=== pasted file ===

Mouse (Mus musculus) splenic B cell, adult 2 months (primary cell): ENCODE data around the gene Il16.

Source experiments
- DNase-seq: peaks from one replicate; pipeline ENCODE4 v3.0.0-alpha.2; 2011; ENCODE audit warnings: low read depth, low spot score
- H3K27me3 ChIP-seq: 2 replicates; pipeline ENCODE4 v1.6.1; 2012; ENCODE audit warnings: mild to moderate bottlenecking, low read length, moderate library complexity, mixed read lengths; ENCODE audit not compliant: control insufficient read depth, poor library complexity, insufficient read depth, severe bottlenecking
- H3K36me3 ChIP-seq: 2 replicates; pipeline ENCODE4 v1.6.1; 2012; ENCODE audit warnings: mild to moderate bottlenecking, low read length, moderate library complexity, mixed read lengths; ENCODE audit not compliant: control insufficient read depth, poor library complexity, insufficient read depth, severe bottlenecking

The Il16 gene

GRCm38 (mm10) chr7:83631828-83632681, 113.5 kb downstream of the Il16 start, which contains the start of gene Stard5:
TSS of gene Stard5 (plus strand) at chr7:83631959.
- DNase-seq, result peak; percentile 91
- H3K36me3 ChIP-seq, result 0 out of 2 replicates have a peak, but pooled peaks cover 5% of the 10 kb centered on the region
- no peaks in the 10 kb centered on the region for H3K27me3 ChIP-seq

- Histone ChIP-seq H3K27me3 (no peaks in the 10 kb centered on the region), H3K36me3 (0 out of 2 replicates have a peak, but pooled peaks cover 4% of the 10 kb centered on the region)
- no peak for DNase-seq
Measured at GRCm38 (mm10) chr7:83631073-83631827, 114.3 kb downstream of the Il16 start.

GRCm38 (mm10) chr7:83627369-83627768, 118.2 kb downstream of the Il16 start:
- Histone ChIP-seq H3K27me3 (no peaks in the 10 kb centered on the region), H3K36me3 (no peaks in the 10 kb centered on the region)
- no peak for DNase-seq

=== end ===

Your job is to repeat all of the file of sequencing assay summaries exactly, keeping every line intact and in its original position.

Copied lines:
Mouse (Mus musculus) splenic B cell, adult 2 months (primary cell): ENCODE data around the gene Il16.

Source experiments
- DNase-seq: peaks from one replicate; pipeline ENCODE4 v3.0.0-alpha.2; 2011; ENCODE audit warnings: low read depth, low spot score
- H3K27me3 ChIP-seq: 2 replicates; pipeline ENCODE4 v1.6.1; 2012; ENCODE audit warnings: mild to moderate bottlenecking, low read length, moderate library complexity, mixed read lengths; ENCODE audit not compliant: control insufficient read depth, poor library complexity, insufficient read depth, severe bottlenecking
- H3K36me3 ChIP-seq: 2 replicates; pipeline ENCODE4 v1.6.1; 2012; ENCODE audit warnings: mild to moderate bottlenecking, low read length, moderate library complexity, mixed read lengths; ENCODE audit not compliant: control insufficient read depth, poor library complexity, insufficient read depth, severe bottlenecking

The Il16 gene

GRCm38 (mm10) chr7:83631828-83632681, 113.5 kb downstream of the Il16 start, which contains the start of gene Stard5:
TSS of gene Stard5 (plus strand) at chr7:83631959.
- DNase-seq, result peak; percentile 91
- H3K36me3 ChIP-seq, result 0 out of 2 replicates have a peak, but pooled peaks cover 5% of the 10 kb centered on the region
- no peaks in the 10 kb centered on the region for H3K27me3 ChIP-seq

- Histone ChIP-seq H3K27me3 (no peaks in the 10 kb centered on the region), H3K36me3 (0 out of 2 replicates have a peak, but pooled peaks cover 4% of the 10 kb centered on the region)
- no peak for DNase-seq
Measured at GRCm38 (mm10) chr7:83631073-83631827, 114.3 kb downstream of the Il16 start.

GRCm38 (mm10) chr7:83627369-83627768, 118.2 kb downstream of the Il16 start:
- Histone ChIP-seq H3K27me3 (no peaks in the 10 kb centered on the region), H3K36me3 (no peaks in the 10 kb centered on the region)
- no peak for DNase-seq